Apixaban Reduces Bleeding Risk in Dialysis Patients with Atrial Fibrillation

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For dialysis patients with nonvalvular atrial fibrillation (AF), anti-coagulation with apixaban—at both standard and below-label doses—lowers the risk of bleeding events compared with warfarin, concludes a study in the American Journal of Kidney Diseases.

Using US Renal Data System data from 2013 to 2018, the researchers identified 17,156 Medicare beneficiaries with nonvalvular AF receiving maintenance hemodialysis. All patients (12,517) had a new prescription for warfarin, and 2382 patients had apixaban at a label-concordant dose of 5 mg twice daily, or 2257 patients had apixaban at a lower dose of 2.5 mg twice daily. Outcomes, including stroke or systemic

For dialysis patients with nonvalvular atrial fibrillation (AF), anti-coagulation with apixaban—at both standard and below-label doses—lowers the risk of bleeding events compared with warfarin, concludes a study in the American Journal of Kidney Diseases.

Using US Renal Data System data from 2013 to 2018, the researchers identified 17,156 Medicare beneficiaries with nonvalvular AF receiving maintenance hemodialysis. All patients (12,517) had a new prescription for warfarin, and 2382 patients had apixaban at a label-concordant dose of 5 mg twice daily, or 2257 patients had apixaban at a lower dose of 2.5 mg twice daily. Outcomes, including stroke or systemic embolism, major bleeding events, and death from any cause, were compared between apixaban groups. The mean age of patients was 66 years, and 38% of patients were women, 68% were White, and 28% were Black. The percentage receiving warfarin decreased from 86% in 2014 (the year apixaban was approved) to 42% in 2018.

Risk of stroke or systemic embolism was similar across treatment groups: approximately 2 per 100 patient-years with approaches designed to simulate intention-to-treat (ITT) analysis and to incorporate censoring at drug switch or discontinuation (CAS). However, apixaban was associated with a lower rate of major bleeding events. In the ITT analysis, hazard ratios (HRs) were 0.67 with label-concordant dosing and 0.68 with below-label dosing. In the CAS analysis, HRs were 0.53 and 0.562, respectively. Label-concordant apixaban was also associated with lower all-cause mortality: HR was 0.85 with both ITT and CAS analyses. There was no difference in mortality with below-label apixaban versus warfarin.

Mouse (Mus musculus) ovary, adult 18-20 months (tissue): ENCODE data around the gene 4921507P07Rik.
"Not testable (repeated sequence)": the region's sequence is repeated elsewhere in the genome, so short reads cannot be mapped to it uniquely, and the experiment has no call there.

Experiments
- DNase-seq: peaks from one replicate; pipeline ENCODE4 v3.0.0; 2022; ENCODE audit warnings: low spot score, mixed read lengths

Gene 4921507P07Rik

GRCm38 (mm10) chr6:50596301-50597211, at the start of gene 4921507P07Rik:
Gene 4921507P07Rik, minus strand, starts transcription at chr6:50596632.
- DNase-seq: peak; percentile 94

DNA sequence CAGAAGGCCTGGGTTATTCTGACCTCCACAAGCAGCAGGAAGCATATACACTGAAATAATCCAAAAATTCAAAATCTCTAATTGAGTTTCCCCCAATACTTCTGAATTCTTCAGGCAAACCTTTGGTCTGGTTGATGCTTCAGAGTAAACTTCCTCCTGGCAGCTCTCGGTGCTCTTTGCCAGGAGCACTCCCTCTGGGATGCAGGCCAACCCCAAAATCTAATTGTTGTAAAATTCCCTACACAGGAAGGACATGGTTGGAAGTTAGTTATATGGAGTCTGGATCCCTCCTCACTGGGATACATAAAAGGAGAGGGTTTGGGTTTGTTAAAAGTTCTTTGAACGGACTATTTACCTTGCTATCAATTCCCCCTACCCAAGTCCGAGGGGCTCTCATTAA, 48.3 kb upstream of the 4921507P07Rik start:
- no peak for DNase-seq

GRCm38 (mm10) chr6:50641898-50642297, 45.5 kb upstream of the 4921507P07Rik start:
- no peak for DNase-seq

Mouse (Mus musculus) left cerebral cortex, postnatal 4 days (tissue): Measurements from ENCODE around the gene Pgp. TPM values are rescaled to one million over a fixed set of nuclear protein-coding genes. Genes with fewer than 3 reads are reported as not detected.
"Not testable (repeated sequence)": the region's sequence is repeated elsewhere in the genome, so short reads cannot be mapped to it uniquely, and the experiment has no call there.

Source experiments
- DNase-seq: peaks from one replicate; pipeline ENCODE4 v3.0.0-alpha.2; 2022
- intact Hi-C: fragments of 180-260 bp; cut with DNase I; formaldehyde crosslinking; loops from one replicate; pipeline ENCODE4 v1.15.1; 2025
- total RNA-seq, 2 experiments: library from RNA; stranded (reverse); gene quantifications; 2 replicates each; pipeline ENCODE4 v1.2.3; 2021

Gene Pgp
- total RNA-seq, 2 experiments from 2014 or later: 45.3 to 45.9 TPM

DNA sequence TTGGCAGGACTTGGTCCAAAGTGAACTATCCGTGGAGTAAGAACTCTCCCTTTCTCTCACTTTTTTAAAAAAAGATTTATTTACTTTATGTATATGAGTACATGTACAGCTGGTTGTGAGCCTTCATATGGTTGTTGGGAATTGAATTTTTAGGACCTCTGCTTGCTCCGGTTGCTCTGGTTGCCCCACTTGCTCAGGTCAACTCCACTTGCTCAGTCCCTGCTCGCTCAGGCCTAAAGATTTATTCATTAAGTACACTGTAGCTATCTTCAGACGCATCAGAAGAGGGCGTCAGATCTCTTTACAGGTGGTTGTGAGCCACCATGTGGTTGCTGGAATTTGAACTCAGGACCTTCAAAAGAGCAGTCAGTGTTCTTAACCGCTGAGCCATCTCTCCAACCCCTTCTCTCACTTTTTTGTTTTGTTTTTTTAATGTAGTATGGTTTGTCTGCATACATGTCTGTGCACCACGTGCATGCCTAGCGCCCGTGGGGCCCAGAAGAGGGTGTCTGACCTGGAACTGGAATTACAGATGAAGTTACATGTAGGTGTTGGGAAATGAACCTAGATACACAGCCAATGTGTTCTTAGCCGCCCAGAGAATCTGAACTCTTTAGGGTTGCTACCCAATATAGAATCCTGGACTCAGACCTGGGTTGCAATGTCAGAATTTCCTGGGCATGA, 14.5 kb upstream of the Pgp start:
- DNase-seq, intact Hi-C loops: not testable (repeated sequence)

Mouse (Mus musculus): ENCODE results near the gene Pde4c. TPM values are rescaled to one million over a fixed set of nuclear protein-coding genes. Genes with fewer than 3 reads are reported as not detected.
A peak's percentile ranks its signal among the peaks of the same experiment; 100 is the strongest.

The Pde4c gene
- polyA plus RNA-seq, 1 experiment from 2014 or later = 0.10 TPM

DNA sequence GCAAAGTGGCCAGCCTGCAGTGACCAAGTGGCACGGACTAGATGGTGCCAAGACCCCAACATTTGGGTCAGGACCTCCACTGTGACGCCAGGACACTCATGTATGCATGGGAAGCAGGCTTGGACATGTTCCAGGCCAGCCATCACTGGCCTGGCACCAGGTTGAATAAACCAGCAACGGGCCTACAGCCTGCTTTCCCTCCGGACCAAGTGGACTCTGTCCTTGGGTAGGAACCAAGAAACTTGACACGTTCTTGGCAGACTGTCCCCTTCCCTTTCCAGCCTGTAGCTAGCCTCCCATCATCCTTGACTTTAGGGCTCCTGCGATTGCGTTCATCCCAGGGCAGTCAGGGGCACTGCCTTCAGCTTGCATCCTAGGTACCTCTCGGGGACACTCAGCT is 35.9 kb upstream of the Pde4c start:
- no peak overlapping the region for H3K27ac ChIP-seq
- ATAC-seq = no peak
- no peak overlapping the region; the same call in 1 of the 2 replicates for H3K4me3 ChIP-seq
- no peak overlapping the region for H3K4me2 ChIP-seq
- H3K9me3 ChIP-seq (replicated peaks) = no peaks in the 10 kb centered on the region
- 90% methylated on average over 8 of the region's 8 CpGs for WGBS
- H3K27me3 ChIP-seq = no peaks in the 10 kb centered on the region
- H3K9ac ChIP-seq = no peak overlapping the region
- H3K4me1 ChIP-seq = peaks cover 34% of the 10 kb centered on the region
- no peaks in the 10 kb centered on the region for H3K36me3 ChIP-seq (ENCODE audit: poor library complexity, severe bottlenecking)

Nonvalvular AF is common in dialysis patients, and anti-coagulants are prescribed to reduce the risk of stroke. In this group of patients, the direct oral anti-coagulant apixaban is sometimes given at below-label doses to reduce bleeding risks. There are limited data to guide anti-coagulant treatment in dialysis patients with AF.

This analysis suggests that apixaban reduces the risk of major bleeding, compared with warfarin, in dialysis patients with nonvalvular AF. Bleeding risk is similar for label-concordant and below-label dosing, whereas the standard dose appears to be associated with lower mortality. The investigators conclude, “Label-concordant apixaban dosing may therefore provide the best tradeoff of benefits and risks among the treatment approaches assessed” [Wetmore JB, et al. Apixaban dosing patterns versus warfarin in patients with nonvalvular atrial fibrillation receiving dialysis: A retrospective cohort study. Am J Kidney Dis, published online ahead of print April 22, 2022. doi: 10.1053/j.ajkd.2022.03.007; https://www.ajkd.org/article/S0272-6386(22)00621-7/fulltext].

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